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As I know, a monosyllabic adjective is usually made comparative with -er, while polysyllabic adjective is usually made comparative with word more. The problem is that I found an article that uses word "more blue" to refer to something that is closer to pornographic material. Is this correct?

Romance is more nuanced here than the Shoujo style of "never been kissed", with its heroines often either unlucky in love, working through relationship troubles, or generally experienced. On the flip side, its more blue offerings (known as "Ladies Comics") can get steamier than even the most borderline Teens Love — harems getting sexual, pent-up coworkers, women with "pet"-like subordiates — with a subgenre even dedicated to adapting Harlequin romance.

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  • Blue there means erotic. But it is not exactly very common.
    – Lambie
    Commented Jun 29, 2019 at 15:31

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This is not a “problem” at all. English often follows conventions where exceptions abound.

I would reword your assertion:

a monosyllabic adjective usually can be made comparative with -er, while a polysyllabic adjective that doesn’t end with y is usually made comparative with the word more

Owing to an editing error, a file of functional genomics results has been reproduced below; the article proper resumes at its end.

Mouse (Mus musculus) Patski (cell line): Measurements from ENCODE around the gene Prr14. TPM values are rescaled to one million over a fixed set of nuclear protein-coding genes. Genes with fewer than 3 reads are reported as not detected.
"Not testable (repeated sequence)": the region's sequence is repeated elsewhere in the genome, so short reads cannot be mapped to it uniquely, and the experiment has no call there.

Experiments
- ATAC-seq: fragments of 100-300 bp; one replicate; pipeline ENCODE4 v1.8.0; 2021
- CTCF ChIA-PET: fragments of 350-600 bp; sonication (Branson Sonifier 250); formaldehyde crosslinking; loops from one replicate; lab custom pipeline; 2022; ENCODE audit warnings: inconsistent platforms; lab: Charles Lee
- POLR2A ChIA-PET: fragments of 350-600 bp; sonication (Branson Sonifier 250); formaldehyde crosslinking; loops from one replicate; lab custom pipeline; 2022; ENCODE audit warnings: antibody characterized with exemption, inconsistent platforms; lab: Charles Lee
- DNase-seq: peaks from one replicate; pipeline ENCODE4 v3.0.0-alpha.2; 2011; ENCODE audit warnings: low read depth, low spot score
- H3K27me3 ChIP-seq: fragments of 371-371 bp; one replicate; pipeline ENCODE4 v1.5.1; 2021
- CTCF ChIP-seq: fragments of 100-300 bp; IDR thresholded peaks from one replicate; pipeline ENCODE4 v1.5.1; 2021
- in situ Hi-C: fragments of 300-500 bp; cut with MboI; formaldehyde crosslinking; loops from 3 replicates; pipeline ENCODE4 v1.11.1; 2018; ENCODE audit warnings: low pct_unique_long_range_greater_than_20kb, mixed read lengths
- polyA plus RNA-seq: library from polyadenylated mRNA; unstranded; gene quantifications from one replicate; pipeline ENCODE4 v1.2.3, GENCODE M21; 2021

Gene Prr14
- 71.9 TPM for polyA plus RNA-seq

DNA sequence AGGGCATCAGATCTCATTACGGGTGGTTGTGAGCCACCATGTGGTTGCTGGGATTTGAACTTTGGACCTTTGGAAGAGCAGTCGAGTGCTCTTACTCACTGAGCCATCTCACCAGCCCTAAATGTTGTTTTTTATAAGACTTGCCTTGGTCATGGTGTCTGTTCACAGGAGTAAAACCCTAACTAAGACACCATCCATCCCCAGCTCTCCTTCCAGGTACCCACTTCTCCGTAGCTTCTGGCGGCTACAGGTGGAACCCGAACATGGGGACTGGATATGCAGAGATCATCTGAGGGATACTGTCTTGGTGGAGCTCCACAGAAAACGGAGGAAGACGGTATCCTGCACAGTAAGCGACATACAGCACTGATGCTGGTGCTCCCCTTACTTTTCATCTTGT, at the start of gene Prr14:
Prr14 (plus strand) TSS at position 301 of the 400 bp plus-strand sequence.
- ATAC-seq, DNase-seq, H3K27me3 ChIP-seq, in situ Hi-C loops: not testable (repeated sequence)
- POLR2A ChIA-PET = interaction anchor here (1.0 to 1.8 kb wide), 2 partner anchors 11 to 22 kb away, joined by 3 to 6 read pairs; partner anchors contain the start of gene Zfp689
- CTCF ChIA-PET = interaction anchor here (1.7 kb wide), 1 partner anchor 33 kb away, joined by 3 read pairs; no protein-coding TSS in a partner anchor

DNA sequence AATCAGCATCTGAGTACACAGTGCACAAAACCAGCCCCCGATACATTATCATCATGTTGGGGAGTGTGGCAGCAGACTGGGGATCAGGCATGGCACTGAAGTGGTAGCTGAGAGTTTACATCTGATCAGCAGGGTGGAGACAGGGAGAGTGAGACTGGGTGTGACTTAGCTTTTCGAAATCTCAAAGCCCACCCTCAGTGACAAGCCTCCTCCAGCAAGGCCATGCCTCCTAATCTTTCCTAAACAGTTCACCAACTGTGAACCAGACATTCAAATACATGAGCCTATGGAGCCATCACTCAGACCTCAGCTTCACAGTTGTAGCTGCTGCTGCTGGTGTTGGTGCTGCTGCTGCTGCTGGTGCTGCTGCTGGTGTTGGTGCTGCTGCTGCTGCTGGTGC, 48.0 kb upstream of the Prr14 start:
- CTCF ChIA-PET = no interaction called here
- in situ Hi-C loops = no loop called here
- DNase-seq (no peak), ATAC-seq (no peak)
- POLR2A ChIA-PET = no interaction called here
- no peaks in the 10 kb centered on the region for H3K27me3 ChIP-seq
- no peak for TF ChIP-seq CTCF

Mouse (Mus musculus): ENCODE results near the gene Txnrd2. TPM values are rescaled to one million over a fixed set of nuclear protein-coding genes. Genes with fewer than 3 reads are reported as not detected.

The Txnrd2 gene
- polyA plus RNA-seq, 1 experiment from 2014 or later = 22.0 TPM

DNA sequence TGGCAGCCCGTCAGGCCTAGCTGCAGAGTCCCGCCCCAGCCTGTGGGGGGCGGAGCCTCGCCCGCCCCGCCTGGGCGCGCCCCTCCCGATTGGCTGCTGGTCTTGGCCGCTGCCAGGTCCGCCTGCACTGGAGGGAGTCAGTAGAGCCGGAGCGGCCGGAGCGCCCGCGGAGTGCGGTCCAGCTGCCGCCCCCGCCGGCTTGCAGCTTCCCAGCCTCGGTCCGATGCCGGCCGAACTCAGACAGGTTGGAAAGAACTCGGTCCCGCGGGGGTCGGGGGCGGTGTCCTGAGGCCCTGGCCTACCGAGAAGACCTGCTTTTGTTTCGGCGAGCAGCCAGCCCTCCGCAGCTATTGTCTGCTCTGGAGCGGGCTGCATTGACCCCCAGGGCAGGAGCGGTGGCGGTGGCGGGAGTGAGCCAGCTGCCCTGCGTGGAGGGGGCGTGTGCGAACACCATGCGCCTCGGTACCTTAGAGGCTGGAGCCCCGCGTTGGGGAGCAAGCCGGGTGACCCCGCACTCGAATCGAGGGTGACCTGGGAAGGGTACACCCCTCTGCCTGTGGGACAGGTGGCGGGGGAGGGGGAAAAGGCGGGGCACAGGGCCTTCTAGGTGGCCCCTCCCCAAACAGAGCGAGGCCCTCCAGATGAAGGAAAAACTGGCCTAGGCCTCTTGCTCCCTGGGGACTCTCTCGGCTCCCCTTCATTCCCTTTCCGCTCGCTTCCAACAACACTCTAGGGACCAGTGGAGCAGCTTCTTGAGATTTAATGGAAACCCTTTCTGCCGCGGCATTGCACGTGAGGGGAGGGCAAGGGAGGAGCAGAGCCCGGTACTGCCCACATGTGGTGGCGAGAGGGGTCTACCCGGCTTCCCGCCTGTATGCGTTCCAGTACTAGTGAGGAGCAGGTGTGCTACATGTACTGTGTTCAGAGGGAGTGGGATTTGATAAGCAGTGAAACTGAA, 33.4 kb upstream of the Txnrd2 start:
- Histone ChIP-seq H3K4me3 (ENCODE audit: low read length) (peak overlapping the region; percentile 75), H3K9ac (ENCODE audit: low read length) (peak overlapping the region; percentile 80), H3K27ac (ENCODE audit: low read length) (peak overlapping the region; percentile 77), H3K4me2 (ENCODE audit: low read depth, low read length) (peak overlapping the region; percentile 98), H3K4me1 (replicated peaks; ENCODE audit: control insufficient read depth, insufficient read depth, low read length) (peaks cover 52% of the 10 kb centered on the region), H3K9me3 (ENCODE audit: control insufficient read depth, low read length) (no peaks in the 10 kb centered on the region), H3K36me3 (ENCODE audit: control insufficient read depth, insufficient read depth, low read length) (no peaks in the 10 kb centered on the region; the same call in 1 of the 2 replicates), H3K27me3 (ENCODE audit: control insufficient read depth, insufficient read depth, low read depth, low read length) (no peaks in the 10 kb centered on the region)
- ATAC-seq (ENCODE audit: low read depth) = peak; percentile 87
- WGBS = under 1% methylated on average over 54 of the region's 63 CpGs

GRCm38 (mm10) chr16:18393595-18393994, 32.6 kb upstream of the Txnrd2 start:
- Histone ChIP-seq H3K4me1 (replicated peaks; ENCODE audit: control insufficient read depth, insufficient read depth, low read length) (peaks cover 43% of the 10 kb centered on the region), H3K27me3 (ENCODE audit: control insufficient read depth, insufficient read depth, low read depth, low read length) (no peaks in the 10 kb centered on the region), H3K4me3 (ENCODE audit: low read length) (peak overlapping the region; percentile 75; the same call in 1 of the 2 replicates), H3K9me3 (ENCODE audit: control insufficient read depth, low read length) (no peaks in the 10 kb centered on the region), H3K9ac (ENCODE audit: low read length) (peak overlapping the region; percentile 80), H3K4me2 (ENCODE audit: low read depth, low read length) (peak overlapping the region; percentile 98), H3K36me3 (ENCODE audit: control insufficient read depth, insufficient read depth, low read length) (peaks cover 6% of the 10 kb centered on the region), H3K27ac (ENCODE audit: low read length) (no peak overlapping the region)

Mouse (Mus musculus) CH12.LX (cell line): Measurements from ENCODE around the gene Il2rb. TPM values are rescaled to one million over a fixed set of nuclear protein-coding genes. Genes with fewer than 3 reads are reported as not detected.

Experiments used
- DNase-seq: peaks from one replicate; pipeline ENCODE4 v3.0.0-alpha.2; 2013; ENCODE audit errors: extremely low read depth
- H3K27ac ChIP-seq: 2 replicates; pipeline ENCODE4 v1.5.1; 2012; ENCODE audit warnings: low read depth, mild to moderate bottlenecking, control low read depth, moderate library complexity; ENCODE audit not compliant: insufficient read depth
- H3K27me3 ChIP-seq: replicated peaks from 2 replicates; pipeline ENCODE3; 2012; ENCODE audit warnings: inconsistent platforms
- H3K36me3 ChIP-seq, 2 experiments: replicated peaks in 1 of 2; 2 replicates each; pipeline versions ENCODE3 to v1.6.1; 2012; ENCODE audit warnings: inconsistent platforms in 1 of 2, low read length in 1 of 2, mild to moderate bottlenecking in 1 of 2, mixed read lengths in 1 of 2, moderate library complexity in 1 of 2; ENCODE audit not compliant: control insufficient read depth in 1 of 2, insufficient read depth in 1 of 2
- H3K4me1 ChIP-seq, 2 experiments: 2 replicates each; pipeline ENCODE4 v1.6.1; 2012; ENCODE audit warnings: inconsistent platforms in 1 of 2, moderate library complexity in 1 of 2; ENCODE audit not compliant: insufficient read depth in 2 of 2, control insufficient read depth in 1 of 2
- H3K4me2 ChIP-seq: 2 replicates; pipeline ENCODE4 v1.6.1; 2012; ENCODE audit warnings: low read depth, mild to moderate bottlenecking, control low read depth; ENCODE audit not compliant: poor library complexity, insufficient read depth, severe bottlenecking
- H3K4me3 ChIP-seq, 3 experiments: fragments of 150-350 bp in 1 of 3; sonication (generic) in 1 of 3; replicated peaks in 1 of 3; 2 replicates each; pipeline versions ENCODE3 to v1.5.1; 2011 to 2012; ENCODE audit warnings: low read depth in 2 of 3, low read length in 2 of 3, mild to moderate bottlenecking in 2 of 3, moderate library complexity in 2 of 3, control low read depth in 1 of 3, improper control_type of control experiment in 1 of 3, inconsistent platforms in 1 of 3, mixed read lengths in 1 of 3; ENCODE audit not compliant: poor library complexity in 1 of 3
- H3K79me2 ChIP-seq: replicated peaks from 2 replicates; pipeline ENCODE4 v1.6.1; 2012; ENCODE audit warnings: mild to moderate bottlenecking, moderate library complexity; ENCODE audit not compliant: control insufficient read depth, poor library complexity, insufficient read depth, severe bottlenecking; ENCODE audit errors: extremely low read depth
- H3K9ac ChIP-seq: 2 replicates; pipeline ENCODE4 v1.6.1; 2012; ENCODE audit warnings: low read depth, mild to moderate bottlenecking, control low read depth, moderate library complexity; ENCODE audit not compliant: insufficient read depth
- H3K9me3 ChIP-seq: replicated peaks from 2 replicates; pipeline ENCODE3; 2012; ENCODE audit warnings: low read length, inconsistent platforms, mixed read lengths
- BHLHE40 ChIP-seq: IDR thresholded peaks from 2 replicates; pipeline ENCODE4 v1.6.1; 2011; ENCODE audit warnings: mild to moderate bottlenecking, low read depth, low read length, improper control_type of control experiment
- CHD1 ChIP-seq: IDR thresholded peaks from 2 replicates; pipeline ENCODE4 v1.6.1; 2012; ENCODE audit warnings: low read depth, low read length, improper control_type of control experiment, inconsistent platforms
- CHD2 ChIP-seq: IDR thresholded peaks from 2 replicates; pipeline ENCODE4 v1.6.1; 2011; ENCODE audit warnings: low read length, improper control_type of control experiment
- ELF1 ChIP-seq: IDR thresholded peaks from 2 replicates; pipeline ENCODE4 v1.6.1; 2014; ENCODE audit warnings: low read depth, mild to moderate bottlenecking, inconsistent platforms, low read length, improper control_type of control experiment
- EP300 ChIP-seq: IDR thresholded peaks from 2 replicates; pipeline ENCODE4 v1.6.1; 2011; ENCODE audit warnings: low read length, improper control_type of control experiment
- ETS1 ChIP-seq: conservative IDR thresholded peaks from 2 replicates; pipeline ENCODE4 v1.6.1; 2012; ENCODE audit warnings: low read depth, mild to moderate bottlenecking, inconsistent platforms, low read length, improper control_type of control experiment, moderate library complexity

However, just because a word can be made comparative with -er doesn’t mean it must be made comparative that way.

In fact, an Ngram shows that, although bluer and greener are more common than more blue and more green, there are still plenty of instances of the latter.

It’s also worth considering that many colors like green or blue can have other meanings besides the color itself (such as ecofriendly and pornographic). This might influence whether or not a writer believes that more red sounds better than redder in a certain context:

Since 2008, Texas has consistently become more red, not less.1

That all said, you wouldn’t want to use more or -er to make comparative adjectives indiscriminately. Some combinations just wouldn’t make good sense:

The company sold more few cars last year.
The company sold fewer cars last year.

Seattle is norther than Toronto.
Seattle is more north than Toronto.
(even better, I think): Seattle is further north than Toronto.

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  • Actually, I know that some color adjectives sometimes are used in non-color meaning. However, the problem is "is that adjective in that meaning gets comparative in -er or more?"
    – Xwtek
    Commented Jun 29, 2019 at 21:44
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    It could go either way; e.g., see the article Building with a more durable, greener concrete, which says: The cement industry, however, has been working on becoming more green. There’s no right or wrong way to do this.
    – J.R.
    Commented Jun 29, 2019 at 23:46
  • so the answer is both.
    – Xwtek
    Commented Jun 30, 2019 at 0:16

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